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Was the God of the ancients a computer?

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Message Ed Martin

You would be a rare person if you have not had some of the same experiences I have had in getting a supposedly insentient machine, my computer, to do what it's supposed to do.  You, as I, have learned never to call on the people who built the thing to provide helpful instruction on how it works.  They readily admit that they haven't the slightest clue about how it works.  Their recommendation when the computer becomes obstinate is to use intuition, guesswork, trial and error and hope to get it to cooperate.

If you look at the way the people of a few thousand years ago interacted with their God, the similarity to interacting with a computer is inescabable.

Consider the behavior of a computer when you try to interact with it and it's feeling uncooperative.  The obstinacy, the perverse malevolence, the capriciousness, the dictatorial edicts telling you to do this certain thing, when this certain thing doesn't exist, its snide little windows telling you how stupid you are and how badly you've screwed up.  The computer is unapproachable except on its own terms.  You have to do precisely what it says, and then it perversely tells you that was the wrong thing to do.  You must pay obeisance to it and its procedures to gain access to communication with it, and even then, it smugly refuses to answer, or answers another, unrelated question altogether.

The only thing the acolytes to this machine, the people who built it, have not yet recommended is that I try the reading of tea leaves or sheep entrails to discover the mysteries of the machine.  I suppose I could try bowing down in supplication with a burnt offering in propitiation of its fits of ill temper.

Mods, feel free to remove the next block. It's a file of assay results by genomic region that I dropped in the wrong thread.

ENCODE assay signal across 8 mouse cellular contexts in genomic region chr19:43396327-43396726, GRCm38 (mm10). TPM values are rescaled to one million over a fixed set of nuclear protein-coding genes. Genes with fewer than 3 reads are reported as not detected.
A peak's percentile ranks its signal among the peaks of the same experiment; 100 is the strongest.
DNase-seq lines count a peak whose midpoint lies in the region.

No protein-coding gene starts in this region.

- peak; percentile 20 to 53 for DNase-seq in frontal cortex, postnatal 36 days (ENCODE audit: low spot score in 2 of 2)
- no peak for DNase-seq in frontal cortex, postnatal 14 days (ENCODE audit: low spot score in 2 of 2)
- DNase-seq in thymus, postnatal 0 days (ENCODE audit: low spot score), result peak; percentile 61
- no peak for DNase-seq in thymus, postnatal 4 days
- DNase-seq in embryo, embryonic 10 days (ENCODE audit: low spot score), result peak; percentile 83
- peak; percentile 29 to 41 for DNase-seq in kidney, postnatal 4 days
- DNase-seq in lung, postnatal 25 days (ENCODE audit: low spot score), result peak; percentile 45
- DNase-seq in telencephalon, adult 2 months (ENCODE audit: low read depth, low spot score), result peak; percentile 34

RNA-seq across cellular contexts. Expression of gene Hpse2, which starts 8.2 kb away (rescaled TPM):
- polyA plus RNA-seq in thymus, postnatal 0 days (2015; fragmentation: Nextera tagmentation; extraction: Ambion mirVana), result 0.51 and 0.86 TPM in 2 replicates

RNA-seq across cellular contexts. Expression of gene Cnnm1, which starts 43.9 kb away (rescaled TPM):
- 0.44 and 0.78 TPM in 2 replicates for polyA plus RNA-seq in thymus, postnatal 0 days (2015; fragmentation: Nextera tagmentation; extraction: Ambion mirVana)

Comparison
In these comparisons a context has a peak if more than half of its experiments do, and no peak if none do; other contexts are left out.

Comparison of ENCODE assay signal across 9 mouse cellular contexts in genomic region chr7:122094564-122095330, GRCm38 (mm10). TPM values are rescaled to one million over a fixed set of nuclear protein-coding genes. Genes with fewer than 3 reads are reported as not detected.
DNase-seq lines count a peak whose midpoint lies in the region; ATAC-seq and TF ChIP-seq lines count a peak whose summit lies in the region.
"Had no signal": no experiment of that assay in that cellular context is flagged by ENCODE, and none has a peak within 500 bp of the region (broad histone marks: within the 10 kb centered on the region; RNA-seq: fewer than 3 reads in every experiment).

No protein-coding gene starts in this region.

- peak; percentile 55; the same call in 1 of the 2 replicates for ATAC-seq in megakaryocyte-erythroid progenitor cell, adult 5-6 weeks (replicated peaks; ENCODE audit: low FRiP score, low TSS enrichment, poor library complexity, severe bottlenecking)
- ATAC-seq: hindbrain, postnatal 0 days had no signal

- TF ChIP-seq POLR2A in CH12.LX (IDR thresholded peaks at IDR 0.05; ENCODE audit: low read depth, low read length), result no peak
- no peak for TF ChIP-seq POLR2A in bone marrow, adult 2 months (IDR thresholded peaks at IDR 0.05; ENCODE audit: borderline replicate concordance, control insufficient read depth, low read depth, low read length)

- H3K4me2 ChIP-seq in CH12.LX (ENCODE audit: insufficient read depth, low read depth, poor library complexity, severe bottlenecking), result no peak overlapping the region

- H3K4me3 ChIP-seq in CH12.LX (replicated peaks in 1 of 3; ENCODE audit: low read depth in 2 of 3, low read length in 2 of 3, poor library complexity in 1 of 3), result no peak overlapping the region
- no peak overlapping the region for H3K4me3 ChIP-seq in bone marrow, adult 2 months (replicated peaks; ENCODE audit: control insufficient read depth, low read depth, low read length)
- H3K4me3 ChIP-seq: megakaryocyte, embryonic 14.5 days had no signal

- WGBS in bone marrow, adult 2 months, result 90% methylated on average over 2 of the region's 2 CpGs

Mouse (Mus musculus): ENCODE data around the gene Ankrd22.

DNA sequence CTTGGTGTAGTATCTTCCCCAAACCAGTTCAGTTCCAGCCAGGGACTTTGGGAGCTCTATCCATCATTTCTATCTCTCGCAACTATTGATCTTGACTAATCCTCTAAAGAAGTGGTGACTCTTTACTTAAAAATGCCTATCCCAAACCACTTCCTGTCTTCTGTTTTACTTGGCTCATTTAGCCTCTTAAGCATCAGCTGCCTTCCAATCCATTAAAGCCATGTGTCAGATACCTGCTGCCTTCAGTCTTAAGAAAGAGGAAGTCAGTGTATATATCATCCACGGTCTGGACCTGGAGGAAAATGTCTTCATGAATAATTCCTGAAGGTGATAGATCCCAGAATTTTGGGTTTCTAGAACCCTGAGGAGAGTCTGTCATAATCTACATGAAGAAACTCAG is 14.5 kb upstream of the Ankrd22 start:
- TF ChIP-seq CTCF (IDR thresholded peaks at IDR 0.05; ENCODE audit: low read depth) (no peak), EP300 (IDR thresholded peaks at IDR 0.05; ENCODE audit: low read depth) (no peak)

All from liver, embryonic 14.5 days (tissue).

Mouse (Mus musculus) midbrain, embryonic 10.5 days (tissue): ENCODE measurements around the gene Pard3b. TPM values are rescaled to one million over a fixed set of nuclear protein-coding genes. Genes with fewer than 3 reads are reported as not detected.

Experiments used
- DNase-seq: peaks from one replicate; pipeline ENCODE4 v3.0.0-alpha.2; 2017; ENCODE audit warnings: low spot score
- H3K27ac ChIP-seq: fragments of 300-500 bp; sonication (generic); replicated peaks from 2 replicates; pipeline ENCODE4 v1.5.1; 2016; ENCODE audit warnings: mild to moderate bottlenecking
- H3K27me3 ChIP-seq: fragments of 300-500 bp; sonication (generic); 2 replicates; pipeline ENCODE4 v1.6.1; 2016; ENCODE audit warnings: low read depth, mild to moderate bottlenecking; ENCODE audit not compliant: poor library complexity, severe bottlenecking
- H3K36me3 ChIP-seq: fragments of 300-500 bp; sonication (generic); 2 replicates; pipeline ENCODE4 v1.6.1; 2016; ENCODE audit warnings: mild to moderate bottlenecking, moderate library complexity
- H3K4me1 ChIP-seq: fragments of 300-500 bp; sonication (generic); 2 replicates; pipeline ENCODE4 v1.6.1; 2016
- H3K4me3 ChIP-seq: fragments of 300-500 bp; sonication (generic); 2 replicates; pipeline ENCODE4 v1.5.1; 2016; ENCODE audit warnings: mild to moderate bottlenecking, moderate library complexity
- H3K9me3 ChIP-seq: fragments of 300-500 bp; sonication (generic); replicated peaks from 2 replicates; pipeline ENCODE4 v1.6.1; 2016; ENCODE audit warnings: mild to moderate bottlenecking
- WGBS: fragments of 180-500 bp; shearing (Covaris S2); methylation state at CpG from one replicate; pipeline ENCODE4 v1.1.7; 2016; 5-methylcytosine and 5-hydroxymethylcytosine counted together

The behavior of the computer to those of us who try to interact with it is the same as the experience of the people in the Old Testament in trying to deal with their God.  There's a feeling of the hopelessness of such a one-sided relationship.  Their God and my computer only deal with their supplicants in the imperious "We" mode and only deigns to respond in a totally random manner, or Godlike, not at all.

Could it be that those people of long ago thought they were dealing with a God but were actually dealing with a computer very much like mine?  The similarities are too close to dismiss.  Just think, I could have a God in a metal and plastic box setting right here on my desk.

 

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Ed Martin is an ordinary person who is recovering from being badly over-educated. Born in the middle of the Great Depression, he is not affiliated with nor a member of any political, social or religious organization. He is especially interested in (more...)
 
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